- It requires the level of physics education of a 2nd-year student.
- It is not a repetition of earlier studies, unlike classical mechanics, quantum mechanics, & classical electrodynamics, which you've taken 3 times already (lower division, upper division, graduate).
- It's harder. Get used to it: Research starts in your 3rd year, & will make this look easy.
- You'll be exposed to new ideas (as when you 1st learned quantum mechanics & special relativity), but ones that are still being investigated.
- You may think you're missing something: Maybe that's an illusion, or maybe everyone has missed it. A good indication is the homework problems: If you can solve them, you're doing OK. (If it isn't already obvious, each problem is meant to use what you should have learned from the immediately preceding text. Also, parts of each problem should be useful for solving later pats of the same problem.) If you still feel uncomfortable, welcome to the real world.

- Canonical quantization is obsolete. Path integrals are necessary for Yang-Mills.
- Twsitors ("spinor helicity") are necessary & universally accepted for calculating amplitudes with external gluons.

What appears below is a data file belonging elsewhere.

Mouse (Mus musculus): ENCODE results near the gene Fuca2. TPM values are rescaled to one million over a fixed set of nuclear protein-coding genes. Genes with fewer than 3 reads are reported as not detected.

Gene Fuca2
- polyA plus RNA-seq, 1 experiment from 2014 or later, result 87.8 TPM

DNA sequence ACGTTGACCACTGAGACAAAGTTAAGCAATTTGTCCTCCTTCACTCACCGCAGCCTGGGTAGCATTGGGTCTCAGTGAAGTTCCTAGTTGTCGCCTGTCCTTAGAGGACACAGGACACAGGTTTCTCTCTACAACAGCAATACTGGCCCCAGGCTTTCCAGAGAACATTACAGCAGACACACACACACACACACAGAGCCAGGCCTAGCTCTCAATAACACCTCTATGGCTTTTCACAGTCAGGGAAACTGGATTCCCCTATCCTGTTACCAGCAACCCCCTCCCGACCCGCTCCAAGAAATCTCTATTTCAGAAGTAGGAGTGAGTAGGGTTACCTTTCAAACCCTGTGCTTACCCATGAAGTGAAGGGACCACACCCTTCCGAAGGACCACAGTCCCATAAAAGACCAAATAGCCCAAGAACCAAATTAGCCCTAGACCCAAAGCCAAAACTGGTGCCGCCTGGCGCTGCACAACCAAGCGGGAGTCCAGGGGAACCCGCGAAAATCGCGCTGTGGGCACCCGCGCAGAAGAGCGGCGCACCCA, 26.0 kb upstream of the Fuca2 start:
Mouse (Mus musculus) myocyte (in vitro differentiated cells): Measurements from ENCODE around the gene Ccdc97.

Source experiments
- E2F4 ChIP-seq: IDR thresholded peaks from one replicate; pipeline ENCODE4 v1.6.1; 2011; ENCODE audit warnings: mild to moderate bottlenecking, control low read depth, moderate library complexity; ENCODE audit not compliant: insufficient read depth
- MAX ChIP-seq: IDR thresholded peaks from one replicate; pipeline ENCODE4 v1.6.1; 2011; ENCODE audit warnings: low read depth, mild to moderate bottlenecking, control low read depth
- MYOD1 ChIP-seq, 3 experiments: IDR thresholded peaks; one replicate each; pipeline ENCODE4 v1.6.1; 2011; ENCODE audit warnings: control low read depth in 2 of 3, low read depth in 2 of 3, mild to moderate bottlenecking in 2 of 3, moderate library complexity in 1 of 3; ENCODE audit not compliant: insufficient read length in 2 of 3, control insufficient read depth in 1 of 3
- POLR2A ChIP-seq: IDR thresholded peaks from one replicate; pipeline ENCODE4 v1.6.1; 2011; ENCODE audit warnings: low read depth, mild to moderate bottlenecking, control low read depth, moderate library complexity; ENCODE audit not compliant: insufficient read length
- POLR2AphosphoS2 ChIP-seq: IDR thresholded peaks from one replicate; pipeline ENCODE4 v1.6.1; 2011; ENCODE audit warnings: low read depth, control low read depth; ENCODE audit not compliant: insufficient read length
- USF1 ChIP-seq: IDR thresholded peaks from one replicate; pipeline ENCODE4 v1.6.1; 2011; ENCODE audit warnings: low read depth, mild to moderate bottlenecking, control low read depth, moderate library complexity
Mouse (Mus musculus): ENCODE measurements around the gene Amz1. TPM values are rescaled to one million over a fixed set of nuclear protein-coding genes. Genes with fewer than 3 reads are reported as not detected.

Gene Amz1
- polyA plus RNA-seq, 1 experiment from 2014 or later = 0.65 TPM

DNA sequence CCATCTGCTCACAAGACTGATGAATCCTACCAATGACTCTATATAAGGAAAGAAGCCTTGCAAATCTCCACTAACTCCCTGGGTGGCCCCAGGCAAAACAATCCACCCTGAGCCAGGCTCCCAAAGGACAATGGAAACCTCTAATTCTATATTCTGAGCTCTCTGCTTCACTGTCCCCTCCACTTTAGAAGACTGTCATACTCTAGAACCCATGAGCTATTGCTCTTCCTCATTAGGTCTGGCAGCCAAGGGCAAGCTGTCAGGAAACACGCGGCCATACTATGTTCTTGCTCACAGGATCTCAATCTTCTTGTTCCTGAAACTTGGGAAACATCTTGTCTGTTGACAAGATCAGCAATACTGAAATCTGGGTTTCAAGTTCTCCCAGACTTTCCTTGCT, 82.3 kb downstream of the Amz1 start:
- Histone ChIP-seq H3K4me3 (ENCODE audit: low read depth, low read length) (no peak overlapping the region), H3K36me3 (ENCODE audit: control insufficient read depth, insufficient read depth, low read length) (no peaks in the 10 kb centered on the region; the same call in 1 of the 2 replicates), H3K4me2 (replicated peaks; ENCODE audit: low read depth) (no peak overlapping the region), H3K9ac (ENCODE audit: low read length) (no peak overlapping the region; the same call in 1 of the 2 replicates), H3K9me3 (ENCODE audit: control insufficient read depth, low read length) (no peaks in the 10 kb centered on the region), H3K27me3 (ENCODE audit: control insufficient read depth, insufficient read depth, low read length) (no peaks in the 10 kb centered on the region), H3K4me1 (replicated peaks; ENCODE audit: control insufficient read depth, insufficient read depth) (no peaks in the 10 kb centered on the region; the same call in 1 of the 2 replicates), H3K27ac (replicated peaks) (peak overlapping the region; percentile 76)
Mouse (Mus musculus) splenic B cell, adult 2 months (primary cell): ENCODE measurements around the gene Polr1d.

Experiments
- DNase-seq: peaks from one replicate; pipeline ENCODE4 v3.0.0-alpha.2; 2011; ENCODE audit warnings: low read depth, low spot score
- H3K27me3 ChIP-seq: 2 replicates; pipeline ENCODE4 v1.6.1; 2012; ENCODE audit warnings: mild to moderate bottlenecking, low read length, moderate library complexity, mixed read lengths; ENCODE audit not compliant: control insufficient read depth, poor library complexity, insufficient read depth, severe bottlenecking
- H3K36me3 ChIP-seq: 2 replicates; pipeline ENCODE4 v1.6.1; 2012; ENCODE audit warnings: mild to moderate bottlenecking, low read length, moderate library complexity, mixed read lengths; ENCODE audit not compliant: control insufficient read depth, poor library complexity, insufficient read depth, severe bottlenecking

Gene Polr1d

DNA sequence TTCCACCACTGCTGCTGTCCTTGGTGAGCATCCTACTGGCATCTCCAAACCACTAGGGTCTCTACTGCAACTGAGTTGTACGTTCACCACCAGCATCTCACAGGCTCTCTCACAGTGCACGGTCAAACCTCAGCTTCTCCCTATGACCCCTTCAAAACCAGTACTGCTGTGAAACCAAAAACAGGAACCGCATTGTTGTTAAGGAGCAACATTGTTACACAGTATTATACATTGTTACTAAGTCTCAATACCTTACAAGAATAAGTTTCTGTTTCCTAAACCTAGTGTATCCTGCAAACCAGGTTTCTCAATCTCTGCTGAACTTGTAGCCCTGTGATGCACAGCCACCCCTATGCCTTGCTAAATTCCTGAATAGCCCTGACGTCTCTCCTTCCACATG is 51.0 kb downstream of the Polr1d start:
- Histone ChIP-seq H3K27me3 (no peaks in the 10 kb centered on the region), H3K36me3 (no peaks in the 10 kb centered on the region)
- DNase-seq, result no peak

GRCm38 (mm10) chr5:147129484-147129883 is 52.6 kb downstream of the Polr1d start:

- Supersymmetry is the most widely used theory Beyond the Standard Model.
- The 1/N expansion is a standard method of approximation & organization for Feynman diagrams.

Fields is divided into 3 topics: Symmetry (PHY 610), Quanta (PHY 611), & Higher Spin (parts of which may appear in other courses). "Symmetry" is mostly about relativistic classical field theory, but also relativistic classical mechanics, & includes a minimal amount of group theory to understand these topics & particle physics. "Quanta" is about actual calculations in quantum field theory, and the results; most is in the form of S-matrix elements, & the resultant cross sections measured by detectors in particle accelerators (& elsewhere). "Higher Spin" discusses general relativity, strings, & other topics that do more than simply extend the Standard Model.

In particular, we describe 2-component spinor notation in detail. "Notation" is not just language, but how you make symmetry clear, & algebra simple. We give the simplest version of this notation, using only 2-component spinor indices, thus avoiding 4-vector indices, the useless "σ-matrices", & their pointless Fierz identities. In particular, we'll find this the easiest way to discuss supersymmetry, an extension of the Poincaré group that mixes fermions & bosons, but later we'll see that even calculations involving only vector fields are practical only in this notation. Another application is a simple relativistic wave equation that describes all spins (with, e.g., the Dirac & Maxwell equations as special cases).